I've always said that I write contemporary realism, and I write in traditional forms, and here I have to provide a bit of a caveat. That is true of my novels, and for a long time it was also true of my short stories--until the past few years. After having written hundreds of short pieces, I started to stretch the boundaries a little. By no means do I feel that I've exhausted the possibilities of realism or traditional narrative forms, but it was fun to try something new. I started modestly: I wrote stories in the form of letters; I wrote in the second person; I wrote in verse; I wrote a story in the form of entries in an imaginary anthropologist's notebook; I wrote very short stories that required the reader to supply some of the details.
One of those less realistic, more experimental stories has found a home. I'm honored to have it appear on the Hunger Mountain site right now. It's called "Monsters," and it actually started its life with a structure I borrowed from poetry. I was trying to write pantoums (which I will not inflict upon you), which are a form of poetry in which certain lines repeat in a prescribed pattern. That gave me the idea to try a short story with repeating sentences. Here's the first pattern I used:
1st paragraph. Sentence A, Sentence B, followed by more sentences
2nd paragraph. Sentence B, Sentence C, followed by more sentences
3rd paragraph. Sentence C, Sentence D, ...
... and so on, until the last paragraph's second sentence was Sentence A again. Then I tried this pattern:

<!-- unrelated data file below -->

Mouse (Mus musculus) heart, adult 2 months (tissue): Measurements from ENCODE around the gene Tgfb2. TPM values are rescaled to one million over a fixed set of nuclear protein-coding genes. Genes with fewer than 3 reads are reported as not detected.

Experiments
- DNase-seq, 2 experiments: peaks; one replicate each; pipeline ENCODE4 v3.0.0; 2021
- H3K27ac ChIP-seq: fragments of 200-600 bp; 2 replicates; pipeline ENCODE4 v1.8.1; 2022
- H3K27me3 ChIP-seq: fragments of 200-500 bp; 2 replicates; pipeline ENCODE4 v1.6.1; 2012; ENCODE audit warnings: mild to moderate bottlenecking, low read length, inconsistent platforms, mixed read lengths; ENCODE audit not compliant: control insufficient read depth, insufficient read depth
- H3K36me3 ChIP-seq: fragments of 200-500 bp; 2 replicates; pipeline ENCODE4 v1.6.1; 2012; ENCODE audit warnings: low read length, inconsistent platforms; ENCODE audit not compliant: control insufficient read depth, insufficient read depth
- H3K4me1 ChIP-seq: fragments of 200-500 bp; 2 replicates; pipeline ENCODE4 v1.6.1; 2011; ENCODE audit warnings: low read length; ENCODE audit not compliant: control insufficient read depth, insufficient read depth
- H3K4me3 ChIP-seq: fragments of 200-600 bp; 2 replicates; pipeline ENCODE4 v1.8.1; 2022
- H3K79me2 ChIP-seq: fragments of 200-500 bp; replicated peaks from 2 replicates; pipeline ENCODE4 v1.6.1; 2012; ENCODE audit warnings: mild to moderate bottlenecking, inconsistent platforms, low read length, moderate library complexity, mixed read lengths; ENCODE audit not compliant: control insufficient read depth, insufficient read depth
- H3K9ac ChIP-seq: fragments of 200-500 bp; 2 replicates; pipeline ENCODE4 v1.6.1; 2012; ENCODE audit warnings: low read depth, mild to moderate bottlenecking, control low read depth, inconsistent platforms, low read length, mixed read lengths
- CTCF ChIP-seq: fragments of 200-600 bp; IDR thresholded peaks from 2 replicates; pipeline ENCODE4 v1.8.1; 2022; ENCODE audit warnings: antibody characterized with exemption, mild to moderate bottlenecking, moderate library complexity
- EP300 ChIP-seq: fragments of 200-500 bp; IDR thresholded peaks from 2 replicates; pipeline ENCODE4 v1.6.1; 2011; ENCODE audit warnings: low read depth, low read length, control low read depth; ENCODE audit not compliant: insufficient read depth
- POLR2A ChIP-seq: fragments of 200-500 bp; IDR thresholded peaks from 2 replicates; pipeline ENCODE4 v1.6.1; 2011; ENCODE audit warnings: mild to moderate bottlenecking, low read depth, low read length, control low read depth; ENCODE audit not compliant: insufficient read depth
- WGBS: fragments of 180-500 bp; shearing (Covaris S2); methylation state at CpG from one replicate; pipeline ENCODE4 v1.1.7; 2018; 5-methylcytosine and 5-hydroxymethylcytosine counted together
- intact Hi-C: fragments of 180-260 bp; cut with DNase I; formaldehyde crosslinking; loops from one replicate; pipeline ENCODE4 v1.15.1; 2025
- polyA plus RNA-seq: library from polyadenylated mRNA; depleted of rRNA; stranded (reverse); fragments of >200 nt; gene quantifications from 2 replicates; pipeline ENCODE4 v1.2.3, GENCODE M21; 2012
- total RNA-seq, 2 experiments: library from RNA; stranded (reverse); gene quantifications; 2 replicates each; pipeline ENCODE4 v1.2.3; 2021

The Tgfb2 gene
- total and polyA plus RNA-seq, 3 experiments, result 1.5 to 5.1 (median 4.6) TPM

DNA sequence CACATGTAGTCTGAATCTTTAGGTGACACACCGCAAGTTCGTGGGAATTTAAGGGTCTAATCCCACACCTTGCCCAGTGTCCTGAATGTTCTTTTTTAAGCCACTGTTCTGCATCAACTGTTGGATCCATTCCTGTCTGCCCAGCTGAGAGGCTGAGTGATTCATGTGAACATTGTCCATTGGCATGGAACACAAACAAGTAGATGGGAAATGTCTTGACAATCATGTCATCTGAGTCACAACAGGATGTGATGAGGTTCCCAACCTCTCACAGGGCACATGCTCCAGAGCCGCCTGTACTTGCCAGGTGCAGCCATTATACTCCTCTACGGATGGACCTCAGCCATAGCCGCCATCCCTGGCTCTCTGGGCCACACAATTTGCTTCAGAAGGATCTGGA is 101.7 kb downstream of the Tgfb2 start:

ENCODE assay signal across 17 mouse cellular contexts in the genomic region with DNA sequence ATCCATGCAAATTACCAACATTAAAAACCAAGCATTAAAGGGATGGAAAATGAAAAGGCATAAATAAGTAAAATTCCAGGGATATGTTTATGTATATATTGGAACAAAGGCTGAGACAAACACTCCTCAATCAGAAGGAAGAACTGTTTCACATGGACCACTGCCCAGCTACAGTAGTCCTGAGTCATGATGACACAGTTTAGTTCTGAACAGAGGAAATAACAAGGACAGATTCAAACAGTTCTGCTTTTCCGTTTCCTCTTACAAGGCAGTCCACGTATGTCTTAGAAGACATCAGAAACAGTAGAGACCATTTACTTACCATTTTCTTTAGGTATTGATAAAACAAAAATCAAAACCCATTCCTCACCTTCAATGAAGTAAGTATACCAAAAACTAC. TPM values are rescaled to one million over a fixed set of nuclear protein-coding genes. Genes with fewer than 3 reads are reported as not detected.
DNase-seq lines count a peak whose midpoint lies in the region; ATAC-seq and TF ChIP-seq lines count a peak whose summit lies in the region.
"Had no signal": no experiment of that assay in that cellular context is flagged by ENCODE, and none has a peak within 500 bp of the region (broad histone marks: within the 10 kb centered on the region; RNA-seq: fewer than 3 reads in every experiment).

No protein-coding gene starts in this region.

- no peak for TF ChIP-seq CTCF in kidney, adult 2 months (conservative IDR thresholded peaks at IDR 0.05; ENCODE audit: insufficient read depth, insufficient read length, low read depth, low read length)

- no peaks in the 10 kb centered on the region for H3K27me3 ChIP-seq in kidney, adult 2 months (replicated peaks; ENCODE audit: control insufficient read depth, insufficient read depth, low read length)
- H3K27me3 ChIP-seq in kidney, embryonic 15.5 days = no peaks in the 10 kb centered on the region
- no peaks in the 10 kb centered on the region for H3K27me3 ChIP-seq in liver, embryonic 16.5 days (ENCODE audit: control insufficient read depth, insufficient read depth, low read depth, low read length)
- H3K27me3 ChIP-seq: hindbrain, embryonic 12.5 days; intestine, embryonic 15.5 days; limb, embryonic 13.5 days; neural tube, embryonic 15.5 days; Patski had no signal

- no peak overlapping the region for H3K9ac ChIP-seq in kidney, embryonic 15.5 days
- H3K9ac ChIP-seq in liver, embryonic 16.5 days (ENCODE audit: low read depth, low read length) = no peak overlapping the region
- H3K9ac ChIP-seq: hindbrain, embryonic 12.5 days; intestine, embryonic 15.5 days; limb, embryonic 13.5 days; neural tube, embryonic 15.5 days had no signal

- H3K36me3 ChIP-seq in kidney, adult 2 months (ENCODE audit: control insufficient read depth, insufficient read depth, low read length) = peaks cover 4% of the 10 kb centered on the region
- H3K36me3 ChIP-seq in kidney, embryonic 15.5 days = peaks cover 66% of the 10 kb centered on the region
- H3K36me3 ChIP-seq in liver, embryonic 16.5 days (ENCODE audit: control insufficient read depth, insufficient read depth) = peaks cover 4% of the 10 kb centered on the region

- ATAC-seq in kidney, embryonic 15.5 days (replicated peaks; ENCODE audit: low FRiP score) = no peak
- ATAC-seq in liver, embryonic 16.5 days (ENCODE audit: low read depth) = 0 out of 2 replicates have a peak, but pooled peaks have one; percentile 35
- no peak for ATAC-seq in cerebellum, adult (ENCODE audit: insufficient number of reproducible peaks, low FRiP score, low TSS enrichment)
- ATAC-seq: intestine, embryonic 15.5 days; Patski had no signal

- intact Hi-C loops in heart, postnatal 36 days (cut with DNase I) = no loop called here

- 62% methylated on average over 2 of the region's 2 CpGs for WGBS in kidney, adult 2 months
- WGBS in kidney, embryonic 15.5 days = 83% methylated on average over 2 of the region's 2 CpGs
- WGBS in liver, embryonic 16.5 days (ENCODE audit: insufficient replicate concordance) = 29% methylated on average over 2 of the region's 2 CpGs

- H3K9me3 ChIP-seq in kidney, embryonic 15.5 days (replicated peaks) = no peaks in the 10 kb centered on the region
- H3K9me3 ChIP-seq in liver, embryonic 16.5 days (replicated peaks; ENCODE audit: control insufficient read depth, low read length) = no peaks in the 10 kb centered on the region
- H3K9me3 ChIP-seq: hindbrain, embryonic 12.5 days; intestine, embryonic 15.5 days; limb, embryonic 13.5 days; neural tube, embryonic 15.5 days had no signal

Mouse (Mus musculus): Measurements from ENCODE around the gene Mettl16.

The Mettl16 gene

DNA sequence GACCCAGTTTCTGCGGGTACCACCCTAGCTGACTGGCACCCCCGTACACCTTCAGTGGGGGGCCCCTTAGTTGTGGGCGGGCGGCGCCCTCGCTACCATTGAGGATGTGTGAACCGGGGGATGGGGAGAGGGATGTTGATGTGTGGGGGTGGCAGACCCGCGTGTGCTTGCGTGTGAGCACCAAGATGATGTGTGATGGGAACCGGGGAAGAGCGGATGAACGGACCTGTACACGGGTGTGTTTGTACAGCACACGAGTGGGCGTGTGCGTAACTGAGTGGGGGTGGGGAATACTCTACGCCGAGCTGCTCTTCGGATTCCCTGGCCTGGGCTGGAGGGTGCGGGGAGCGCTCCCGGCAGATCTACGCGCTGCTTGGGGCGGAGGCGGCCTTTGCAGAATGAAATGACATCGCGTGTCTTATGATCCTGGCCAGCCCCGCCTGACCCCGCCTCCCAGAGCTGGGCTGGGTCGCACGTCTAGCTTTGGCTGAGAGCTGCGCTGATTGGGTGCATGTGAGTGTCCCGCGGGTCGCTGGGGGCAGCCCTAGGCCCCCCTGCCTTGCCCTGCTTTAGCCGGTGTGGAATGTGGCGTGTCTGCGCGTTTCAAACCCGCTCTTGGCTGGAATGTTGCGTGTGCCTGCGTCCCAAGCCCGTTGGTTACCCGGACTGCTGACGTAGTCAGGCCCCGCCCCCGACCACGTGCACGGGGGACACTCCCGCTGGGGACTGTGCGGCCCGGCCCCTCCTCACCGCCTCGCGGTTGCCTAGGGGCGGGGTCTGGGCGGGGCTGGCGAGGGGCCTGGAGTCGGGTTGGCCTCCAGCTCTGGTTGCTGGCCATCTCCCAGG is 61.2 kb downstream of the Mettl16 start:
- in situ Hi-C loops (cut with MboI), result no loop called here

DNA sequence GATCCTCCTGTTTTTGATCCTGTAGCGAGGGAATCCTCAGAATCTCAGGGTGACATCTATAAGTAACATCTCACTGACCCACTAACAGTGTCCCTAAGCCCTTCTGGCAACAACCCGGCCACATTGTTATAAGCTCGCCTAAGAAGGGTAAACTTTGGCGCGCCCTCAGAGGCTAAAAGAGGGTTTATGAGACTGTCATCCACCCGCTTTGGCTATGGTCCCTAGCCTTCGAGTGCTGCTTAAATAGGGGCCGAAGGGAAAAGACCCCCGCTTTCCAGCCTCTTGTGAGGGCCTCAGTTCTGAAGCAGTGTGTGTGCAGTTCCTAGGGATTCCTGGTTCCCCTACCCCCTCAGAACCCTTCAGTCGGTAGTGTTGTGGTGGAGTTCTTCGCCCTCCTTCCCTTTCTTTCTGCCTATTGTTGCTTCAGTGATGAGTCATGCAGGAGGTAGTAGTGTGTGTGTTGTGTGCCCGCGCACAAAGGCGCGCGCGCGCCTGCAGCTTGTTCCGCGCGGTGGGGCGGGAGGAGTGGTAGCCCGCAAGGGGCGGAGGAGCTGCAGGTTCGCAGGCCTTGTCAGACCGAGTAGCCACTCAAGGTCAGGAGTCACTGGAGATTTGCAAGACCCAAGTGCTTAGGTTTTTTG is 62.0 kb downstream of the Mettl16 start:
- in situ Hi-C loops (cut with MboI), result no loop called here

1st three paragraphs all begin with Sentence A.
2nd three paragraphs all begin with Sentence B.
Next three paragraphs all begin with Sentence C.
Final three paragraphs all begin with Sentence D.
Even though the sets of three paragraphs all used the same introductory sentence, each paragraph took that sentence someplace different. Often the second paragraph in the set would contradict what was said in the first paragraph. Using this form, I got the bulk of the material that appears in the final version of "Monsters."
But for the final version, I realized the repeating sentences no longer served their purpose--in fact, they had begun to confine the story. And so each of them now appears only once (and one got axed completely), and I no longer needed to keep the number of paragraphs so rigid. I edited for flow and sense.
And the only reason I'm going into so much detail about this process is in case you want to try playing with form or borrowing from poetry yourself, and maybe this will give you some ideas. For anyone who's curious, the sentences that originally repeated in "Monsters" were:
I was born a monster.
I put an ad on the internet, looking for other monsters.
I lived as a monster.
There are other monsters.
If you wonder what kind of monster I'm talking about in this story: that is one of the things I would love readers to think about. I can think of many possibilities, and I wanted to leave those multiple interpretations open.
Also appearing in the June 3 issue, on the theme of "The Varying Shades of Shadows:" Janet Gurtler's discussion of sisterhood in "Embracing Shadows;" Joe Lunievicz's essay "In the Half-Light," about the various resources he drew upon for his novel Open Wounds (also excerpted at the site), and an interview with Elena Mechlin and Joan Slattery about the latest at their literary agency, Pippin Properties. I hope you'll check it out!